Risk adjustment methods can affect perceptions of outcomes

UMMS Affiliation

Department of Quantitative Health Sciences

Publication Date


Document Type



Adolescent; Adult; Aged; Aged, 80 and over; *Data Interpretation, Statistical; Diagnosis-Related Groups; Hospital Mortality; Humans; Logistic Models; Medicaid; Medicare; Middle Aged; *Models, Statistical; Myocardial Infarction; *Outcome Assessment (Health Care); Predictive Value of Tests; Risk Factors; *Severity of Illness Index; United States


Biostatistics | Epidemiology | Health Services Research


When comparing outcomes of medical care, it is essential to adjust for patient risk, including severity of illness. A variety of severity measures exist, but perceptions of outcomes may differ depending on how severity is defined. We used two severity-adjustment approaches to demonstrate that comparisons of outcomes across subgroups of patients can vary dramatically depending on how severity is assessed. We studied two approaches: model 1 was the admission MedisGroups score; model 2 was computed from age and 12 chronic conditions defined by diagnosis codes. Although common summary measures of model performance (R-squared and C) both suggested that model 1 is a better predictor of in-hospital death than model 2, the weaker model consistently produced more accurate expectations by payer class and age group. Using model 1 for severity adjustment suggested that Medicare patients did substantially worse than expected and Medicaid patients substantially better. In contrast, use of model 2 found Medicare patients doing as expected, but Medicaid patients faring poorly.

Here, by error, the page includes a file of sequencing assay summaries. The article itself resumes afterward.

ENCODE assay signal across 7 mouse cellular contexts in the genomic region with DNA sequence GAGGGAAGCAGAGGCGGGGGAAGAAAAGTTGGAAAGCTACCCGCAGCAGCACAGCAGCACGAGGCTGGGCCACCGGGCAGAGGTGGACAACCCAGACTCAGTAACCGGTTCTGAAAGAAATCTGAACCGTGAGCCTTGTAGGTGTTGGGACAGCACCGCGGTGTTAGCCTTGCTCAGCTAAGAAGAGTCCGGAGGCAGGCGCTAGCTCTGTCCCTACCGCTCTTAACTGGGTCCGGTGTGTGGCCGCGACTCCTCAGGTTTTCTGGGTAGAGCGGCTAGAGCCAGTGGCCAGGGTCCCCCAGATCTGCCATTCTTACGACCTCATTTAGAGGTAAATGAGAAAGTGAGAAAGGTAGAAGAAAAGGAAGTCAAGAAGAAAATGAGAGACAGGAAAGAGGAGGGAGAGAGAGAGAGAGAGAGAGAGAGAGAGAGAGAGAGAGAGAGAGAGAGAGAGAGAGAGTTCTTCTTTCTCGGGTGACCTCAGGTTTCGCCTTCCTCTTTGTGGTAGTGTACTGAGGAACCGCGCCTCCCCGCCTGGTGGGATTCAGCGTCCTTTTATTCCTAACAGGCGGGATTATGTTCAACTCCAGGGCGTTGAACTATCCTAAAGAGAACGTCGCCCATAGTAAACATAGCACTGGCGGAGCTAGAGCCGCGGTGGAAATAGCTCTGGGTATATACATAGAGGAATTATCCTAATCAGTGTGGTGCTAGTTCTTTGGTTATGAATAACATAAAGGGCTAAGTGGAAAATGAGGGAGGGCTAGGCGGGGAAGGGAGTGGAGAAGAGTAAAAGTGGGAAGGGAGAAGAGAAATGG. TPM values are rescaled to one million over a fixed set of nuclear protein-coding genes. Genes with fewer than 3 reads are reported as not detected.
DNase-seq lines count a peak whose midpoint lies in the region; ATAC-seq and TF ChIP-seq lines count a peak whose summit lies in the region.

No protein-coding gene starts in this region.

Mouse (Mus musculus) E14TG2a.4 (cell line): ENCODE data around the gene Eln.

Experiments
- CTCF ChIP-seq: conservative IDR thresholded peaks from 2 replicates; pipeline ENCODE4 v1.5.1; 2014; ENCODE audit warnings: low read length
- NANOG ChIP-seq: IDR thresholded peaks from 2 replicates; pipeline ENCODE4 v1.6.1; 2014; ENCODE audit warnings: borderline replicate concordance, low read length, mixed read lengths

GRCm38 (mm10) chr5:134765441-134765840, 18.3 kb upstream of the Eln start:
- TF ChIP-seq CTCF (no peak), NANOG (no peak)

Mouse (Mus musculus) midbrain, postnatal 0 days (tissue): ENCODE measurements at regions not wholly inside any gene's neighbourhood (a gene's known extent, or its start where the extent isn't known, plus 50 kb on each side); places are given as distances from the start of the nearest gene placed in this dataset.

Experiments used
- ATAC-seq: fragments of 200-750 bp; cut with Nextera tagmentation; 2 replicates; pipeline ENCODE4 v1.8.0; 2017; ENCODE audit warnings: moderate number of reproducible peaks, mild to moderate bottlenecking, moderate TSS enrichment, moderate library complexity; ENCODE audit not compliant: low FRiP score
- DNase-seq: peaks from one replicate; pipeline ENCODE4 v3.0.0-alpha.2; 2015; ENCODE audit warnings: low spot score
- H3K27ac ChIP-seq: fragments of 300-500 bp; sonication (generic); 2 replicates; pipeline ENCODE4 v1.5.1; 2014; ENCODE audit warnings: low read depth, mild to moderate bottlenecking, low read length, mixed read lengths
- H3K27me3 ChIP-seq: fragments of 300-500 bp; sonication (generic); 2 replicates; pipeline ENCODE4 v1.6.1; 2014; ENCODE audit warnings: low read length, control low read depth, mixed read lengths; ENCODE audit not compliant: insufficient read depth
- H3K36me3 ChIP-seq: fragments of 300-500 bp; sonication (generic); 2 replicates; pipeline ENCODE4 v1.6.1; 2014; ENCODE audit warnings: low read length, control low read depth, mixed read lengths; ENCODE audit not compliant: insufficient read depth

Am J Med Qual. 1994 Summer;9(2):43-8. Link to article on publisher's site

Journal/Book/Conference Title

American journal of medical quality : the official journal of the American College of Medical Quality

PubMed ID


Related Resources

Link to Article in PubMed